Posts Tagged “Marion Udall”
Starting this Thursday, (19th February 2015) Hong Kong celebrates the first three days of the lunar/Chinese New Year. This is the most important festival in the Chinese lunar calendar. Every year is symbolized by an animal and an element (wood, metal, fire, water, earth). This is the year of the wood sheep, although some horoscopes refer to a goat or ram.
This time of the year sees a profusion of decorations (red and gold), orange trees, red poinsettia plants, lion dances, firecrackers (occasionally though, as illegal in HK), the harbour firework display and new year greetings. When someone greets you with ‘King Hei Fat Choi’ in Cantonese, there may be an expectation that you will give the well-wisher a red packet containing crisp new banknotes. The etiquette around who gives and receives a red packet is complicated to those unfamiliar with the practice, as the gifts are one-way. Two people will not give each other Lai See in the way that you might say exchange presents at Christmas.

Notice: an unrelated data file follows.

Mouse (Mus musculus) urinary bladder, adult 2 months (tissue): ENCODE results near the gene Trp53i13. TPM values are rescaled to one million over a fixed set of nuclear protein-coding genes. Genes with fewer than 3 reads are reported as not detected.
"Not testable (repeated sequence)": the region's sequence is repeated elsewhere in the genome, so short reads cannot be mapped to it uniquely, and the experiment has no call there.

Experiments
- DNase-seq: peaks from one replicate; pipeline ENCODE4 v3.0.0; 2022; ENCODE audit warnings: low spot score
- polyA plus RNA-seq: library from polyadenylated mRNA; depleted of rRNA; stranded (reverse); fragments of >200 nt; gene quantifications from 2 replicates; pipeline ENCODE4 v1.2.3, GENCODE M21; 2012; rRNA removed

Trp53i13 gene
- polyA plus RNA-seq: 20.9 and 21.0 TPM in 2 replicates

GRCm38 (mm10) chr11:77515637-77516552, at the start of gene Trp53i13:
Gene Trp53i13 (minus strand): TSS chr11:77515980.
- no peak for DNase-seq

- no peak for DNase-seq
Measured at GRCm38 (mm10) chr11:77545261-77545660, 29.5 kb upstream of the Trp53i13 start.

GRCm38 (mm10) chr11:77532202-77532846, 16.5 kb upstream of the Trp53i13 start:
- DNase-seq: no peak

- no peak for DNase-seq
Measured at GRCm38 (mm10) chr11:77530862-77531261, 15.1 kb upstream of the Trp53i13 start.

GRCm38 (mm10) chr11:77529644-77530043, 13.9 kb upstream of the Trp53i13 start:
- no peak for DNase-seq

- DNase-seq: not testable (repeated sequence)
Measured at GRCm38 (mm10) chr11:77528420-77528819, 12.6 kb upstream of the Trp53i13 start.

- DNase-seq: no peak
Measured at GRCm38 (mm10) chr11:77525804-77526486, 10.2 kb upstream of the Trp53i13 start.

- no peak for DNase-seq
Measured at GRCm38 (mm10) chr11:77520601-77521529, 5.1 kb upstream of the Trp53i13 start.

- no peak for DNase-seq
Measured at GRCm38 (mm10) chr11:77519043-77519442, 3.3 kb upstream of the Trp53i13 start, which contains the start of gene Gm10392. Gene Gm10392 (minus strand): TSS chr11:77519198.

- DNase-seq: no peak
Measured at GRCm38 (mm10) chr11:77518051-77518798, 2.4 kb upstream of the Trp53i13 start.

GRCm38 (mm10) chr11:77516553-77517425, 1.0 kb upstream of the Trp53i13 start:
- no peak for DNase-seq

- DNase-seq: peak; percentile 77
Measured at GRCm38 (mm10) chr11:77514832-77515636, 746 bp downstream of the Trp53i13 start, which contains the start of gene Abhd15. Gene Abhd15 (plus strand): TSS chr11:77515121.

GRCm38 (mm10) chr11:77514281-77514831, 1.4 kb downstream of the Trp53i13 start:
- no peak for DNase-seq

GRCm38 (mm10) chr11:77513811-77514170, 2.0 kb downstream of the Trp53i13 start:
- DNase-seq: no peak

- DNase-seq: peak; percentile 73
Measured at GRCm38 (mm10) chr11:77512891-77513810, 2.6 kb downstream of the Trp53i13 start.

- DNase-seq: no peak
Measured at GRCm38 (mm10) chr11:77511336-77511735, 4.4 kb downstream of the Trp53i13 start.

molalacompany.com has produced a humorous guide to ‘Who gets Lai See’ (PG rated!). See below:
The global Quality of Life Index, carried out by Centre for Future Studies, examines British expatriate opinions and attitudes on lifestyle, employment and financial status. The Nat West sponsored 2014 report comments on “the rise of the Far East with China, Singapore and Hong Kong soaring up the league table.”
They note that “in 2013, the number of work visas issued in Hong Kong to UK citizens jumped 45 per cent to 3,907. This number marked a record high. British expats in Hong Kong are attracted by low taxes (74%), efficient public transport (58%) and the widespread use of English (92%). The downsides, however, are a shortage of international schools (34%), overcrowding (73%) and air pollution (94%).” No real surprises for anyone already resident!
Author: Marion Udall, Editor
ECA International have recently released their survey results revealing the Asian markets where expatriate staff receive the highest pay packages.
According to their survey results, middle managers in Hong Kong on expat packages receive the 5th highest pay in the region. Local salaries were the second lowest in Asia, but the benefits were the highest. If benefits are excluded, Hong Kong drops to 15th place.
It should be noted that ‘expat’ terms usually only apply to internal transfers or to new hires above the middle management level. Most new hires at this level will be on ‘local terms’ even if the candidate resides abroad. See our related articles on applying for Hong Kong jobs and Hong Kong employment contracts.